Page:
6. According to official projections in the UK, people in their late 20s now are likely to have to work until their 70th birthdays! Most of these youngsters don’t read such news/articles about pensions, so they’re in for a shock. My official retirement age is currently 67 but there’s still every chance that this could change again.

    1. Weenie,

      I think most of my peers know they’ll have to work longer, but they either just don’t care or they can’t be bothered to do anything about it. That’s also the feeling I got from the study above. It completely blows my mind though, the inactivity of people, even though they know it’s necessary if they want to keep their current standard of living.

      Let’s hope the UK also doesn’t change its policy too often!

      Thank you for dropping by again,

  7. Shouldn’t the government put themselves on trial for one of the greatest pyramid schemes ever? I would much rather manage my own money (and get a better return) than let the government touch it.

    1. Haha, pyramid scheme, that’s actually what it is when you look at it purely objectively: most governments promise to pay you more than you put in now. 🙂

      I don’t mind social security and pensions schemes, though, as long as the reasoning behind them is sound enough. The current system in Belgium does not have my approval though.

  8. NMW,

    For most Belgians this is bad news but for some it is irrelevant. I know that I will be financially indepent at the age 40 – 45. I did try to explain this once at my work and they think I’m crazy.


    1. Geblin,

      Dangerous territory you’ve been through by mentioning your FI plans at work! I just smile sheepishly when they start talking about retirement. Only my immediate family knows of my plans.

      I hope you’ll reach FI at 40/45. The recent discussions of a new capital gains tax or even higher transaction taxes on stock orders luckily didn’t materialize, because that would seriously have hampered your progress.

      Best wishes,

      1. Well I didn’t say anything about my own plans. I just tried to explain that it is possible to gather a passive income stream with dividends stocks or rental properties, but they didn’t grasp it.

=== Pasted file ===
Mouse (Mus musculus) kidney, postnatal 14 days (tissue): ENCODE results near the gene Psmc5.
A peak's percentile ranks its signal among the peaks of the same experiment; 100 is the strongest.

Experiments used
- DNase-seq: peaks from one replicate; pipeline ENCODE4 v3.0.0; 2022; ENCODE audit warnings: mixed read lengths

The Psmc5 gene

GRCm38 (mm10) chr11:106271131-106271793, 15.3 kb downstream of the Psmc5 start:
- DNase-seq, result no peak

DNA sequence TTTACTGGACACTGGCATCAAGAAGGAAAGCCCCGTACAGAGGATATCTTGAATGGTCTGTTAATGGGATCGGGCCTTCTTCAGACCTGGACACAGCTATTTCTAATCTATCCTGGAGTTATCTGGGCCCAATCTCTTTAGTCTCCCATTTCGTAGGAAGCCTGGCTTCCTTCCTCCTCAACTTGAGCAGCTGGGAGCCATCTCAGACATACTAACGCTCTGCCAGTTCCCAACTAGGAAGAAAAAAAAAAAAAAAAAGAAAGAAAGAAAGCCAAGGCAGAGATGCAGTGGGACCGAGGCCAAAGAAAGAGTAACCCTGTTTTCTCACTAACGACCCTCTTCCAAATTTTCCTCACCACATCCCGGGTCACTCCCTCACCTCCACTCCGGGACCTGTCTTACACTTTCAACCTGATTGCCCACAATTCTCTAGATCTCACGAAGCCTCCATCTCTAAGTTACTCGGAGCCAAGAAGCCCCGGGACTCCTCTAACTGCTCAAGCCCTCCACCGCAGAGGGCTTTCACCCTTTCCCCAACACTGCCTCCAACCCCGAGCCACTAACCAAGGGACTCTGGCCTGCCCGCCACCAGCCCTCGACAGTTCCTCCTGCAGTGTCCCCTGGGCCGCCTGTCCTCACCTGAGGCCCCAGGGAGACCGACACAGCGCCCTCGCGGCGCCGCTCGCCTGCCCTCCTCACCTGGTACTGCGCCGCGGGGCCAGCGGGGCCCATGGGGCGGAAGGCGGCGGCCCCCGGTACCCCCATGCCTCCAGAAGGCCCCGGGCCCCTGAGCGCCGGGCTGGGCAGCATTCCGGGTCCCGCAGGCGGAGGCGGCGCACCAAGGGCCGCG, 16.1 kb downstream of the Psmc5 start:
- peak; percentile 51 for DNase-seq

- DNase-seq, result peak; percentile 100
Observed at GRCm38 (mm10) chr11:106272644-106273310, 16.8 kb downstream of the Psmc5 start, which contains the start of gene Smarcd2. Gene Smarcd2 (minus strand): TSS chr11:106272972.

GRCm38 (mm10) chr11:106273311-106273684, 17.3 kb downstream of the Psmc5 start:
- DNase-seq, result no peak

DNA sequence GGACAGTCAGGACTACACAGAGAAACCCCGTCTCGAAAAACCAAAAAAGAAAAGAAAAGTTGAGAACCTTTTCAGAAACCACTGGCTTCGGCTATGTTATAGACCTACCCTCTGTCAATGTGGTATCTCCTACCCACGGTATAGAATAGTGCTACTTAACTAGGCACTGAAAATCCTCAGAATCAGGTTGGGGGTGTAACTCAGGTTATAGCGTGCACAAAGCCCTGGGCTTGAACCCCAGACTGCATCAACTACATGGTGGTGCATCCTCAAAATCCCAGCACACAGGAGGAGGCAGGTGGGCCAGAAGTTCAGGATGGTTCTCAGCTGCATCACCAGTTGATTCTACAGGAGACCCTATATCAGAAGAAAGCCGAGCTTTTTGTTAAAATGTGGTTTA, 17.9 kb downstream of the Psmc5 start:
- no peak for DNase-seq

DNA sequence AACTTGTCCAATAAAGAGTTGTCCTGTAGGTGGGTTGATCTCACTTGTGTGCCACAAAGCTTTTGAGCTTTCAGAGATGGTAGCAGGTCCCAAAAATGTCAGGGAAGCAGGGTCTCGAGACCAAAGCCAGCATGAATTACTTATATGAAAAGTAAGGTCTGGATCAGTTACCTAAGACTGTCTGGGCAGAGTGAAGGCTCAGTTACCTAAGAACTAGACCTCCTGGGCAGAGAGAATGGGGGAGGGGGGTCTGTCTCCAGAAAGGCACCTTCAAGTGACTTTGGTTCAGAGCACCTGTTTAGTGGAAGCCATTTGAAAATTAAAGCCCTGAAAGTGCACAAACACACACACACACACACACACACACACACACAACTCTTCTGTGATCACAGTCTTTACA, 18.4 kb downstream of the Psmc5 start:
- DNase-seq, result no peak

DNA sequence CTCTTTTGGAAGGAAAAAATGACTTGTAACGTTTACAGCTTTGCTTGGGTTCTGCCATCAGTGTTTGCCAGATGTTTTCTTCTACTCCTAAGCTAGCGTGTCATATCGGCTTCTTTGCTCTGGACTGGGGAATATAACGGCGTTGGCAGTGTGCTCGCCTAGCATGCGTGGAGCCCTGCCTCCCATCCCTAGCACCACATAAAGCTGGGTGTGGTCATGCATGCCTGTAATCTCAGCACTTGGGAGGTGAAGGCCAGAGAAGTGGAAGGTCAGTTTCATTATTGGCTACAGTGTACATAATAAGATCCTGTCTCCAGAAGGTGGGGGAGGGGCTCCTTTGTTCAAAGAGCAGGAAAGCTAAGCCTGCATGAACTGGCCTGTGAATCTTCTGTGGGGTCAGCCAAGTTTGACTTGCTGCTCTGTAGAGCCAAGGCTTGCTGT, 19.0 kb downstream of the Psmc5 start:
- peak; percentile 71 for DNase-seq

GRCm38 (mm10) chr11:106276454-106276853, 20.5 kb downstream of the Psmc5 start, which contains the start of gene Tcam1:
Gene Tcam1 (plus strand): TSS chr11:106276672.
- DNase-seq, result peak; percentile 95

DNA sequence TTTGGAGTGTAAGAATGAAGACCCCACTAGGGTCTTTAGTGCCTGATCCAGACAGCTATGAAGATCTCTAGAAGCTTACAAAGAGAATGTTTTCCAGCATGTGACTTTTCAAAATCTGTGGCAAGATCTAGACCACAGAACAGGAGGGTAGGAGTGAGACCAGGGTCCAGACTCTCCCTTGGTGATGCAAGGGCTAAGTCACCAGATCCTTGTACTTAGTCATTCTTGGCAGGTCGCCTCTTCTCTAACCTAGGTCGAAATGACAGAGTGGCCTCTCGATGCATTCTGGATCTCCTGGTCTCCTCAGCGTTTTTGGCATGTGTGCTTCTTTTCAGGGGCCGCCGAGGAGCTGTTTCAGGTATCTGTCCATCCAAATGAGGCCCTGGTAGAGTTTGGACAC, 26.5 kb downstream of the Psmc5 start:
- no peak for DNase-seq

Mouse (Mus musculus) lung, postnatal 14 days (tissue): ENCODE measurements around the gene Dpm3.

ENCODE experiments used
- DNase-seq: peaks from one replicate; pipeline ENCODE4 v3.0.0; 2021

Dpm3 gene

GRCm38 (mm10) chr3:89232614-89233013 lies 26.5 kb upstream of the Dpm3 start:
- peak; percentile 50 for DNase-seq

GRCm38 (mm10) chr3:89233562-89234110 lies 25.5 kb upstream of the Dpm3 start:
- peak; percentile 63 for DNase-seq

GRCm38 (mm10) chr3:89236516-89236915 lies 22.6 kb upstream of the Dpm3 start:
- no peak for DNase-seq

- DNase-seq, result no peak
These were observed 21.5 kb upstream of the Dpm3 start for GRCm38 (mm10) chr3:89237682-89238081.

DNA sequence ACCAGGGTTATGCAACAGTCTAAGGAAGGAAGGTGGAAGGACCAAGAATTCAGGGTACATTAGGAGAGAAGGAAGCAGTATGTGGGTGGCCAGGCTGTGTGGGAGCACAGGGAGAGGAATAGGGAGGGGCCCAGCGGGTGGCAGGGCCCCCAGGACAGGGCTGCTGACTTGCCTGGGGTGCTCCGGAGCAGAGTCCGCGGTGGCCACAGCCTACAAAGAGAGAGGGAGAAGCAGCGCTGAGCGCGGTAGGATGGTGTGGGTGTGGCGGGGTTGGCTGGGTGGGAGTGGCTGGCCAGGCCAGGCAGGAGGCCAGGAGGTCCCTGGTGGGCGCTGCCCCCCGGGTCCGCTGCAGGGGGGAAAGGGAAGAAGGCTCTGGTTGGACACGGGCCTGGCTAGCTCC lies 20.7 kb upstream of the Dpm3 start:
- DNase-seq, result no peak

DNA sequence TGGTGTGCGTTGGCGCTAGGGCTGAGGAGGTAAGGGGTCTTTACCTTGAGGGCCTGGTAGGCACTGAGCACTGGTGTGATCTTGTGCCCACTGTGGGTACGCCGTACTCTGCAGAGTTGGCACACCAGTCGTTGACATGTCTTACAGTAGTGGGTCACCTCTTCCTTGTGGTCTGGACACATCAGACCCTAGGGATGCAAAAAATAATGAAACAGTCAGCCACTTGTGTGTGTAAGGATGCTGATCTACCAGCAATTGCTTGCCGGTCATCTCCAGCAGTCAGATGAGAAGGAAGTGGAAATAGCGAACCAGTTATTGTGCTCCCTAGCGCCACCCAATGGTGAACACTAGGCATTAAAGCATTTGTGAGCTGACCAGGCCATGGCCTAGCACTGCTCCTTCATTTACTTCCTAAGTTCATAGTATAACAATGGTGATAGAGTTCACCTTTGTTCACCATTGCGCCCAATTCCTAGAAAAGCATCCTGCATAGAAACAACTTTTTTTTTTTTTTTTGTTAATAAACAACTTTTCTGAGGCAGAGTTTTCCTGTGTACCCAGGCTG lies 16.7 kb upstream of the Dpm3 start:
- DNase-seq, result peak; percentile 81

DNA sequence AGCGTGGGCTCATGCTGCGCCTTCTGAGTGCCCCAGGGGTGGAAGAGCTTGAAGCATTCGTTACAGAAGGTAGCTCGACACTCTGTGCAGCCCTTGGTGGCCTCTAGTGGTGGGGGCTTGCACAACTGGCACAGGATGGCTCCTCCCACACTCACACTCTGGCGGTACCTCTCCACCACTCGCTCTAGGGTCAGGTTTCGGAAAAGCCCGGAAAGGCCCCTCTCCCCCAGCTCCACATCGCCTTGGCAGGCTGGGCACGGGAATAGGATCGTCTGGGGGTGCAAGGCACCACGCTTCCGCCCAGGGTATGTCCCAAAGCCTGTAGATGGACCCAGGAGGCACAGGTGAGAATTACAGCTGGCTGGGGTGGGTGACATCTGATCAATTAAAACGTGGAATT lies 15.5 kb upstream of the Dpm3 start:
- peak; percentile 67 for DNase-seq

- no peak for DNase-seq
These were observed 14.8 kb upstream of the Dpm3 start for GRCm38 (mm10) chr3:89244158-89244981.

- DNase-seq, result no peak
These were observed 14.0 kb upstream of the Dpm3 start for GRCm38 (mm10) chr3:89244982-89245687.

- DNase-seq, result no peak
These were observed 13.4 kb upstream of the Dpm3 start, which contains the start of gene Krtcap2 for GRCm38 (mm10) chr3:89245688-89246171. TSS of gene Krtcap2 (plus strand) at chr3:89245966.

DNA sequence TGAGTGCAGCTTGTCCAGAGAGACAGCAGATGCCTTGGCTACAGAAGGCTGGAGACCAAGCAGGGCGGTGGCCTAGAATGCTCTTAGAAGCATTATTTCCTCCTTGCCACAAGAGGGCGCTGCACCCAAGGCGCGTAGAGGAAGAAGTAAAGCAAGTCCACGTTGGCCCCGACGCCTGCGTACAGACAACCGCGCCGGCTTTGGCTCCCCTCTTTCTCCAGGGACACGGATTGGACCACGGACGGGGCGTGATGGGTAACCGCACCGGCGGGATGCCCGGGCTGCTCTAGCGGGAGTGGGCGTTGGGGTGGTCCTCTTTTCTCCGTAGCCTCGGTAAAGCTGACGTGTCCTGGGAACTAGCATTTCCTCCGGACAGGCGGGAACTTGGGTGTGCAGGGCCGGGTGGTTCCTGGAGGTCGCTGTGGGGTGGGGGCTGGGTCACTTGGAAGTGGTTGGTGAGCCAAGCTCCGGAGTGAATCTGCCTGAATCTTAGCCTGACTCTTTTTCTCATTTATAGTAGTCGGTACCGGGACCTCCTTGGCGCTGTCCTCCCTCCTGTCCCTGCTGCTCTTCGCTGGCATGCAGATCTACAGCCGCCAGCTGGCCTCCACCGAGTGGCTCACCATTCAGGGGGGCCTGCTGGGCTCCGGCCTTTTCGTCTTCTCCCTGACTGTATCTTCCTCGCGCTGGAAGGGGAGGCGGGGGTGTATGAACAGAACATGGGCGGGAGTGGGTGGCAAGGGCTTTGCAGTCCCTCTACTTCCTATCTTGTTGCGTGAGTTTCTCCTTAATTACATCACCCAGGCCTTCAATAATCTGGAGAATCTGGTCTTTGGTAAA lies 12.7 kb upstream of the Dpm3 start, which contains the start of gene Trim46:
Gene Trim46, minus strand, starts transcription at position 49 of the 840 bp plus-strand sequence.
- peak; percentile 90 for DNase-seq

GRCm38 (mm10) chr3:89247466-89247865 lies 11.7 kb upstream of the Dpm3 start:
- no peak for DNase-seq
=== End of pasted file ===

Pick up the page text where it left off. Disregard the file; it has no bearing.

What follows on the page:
I’m happy they didn’t introduce one of the capital gains. The transaction taxes wil change from 0.25% to 0.28%. It could be a lot worse…


  9. I agree with you – it’s sad to see how many people rely on the government in retirement. My parents are, and I know I wouldn’t feel safe in their position. I’m so glad I stumbled upon the personal finance community for that reason, otherwise I probably would have gone along without a retirement account! Scary thought. I love the humor peppered in throughout the post. =)

    1. Erin,

      Hopefully everything will turn out alright for your parents! I suspect they’re not too far away from retirement?

      The personal finance community really opened my eyes too. I knew before I had to do something, but the how and what were still a big question mark. You guys helped fill in the answer.

      Thanks for the kind words. I appreciate it!

  10. Looks like the Canadians came out of the woodworks to tell ya we already shifted to 67 over here!

    This isn’t your mommy and daddy’s world anymore: no more job security, no more government benefit security. There is a big cultural shift occurring in the West and being able to see it and react accordingly is more important than ever.

    Crushing your debt and building your wealth is a simple place to start.

    1. Begone! Stay in your woodworks! 😉 (What the hell does woodworks even mean!?)

      You’re right that job and government benefit security are rapidly changing. The golden years after the War and deficit spending afterwards are behind us. All we’re left is a big pile of debt and currently struggling economies.

      Although that sounds like a lot of doom and gloom, I actually think they provide a nice starting point to sort out the problems of our current systems and find a better way to organize our society in the future. I think it’s essential for our society as a whole to rethink some of the ways we go about things. Why do we have 40-hour work weeks, for example? It’s not like there’s a golden rule somewhere that says it’s absolutely necessary for everyone to work 40 hours every week.

      Until that happens, I’m sticking to saving and investing!

      1. Haha imagine trolls and how they supposedly come out of their caves – kinda the same concept 😛

        I mean, if you wanna get a little on the conspiracy side, some people claim the 40 hour work week is held up and perpetrated because gov and corps know that if people are stuck doing work for most of their time, they will pay a premium for things and services that they don’t need to, spurring on spending and the economy.

        Now….. perhaps there’s SOME truth to it??

        I sure as hell know I don’t need 8 hours in a day OR need to be chained to my desk to get what I need to get done at “work” 😛

  11. As it has already been mentioned, it is such a shame that so many people are in the position where any major changes with government retirement plans causes so much pain and disruption to their lives. A few minor changes in peoples habits earlier in life could render these changes meaningless. It is much easier to make financial changes when you are 35 than at 65. Hopefully people in the future will become better educated that Social security was designed to be a small component of retirement income not a sole source.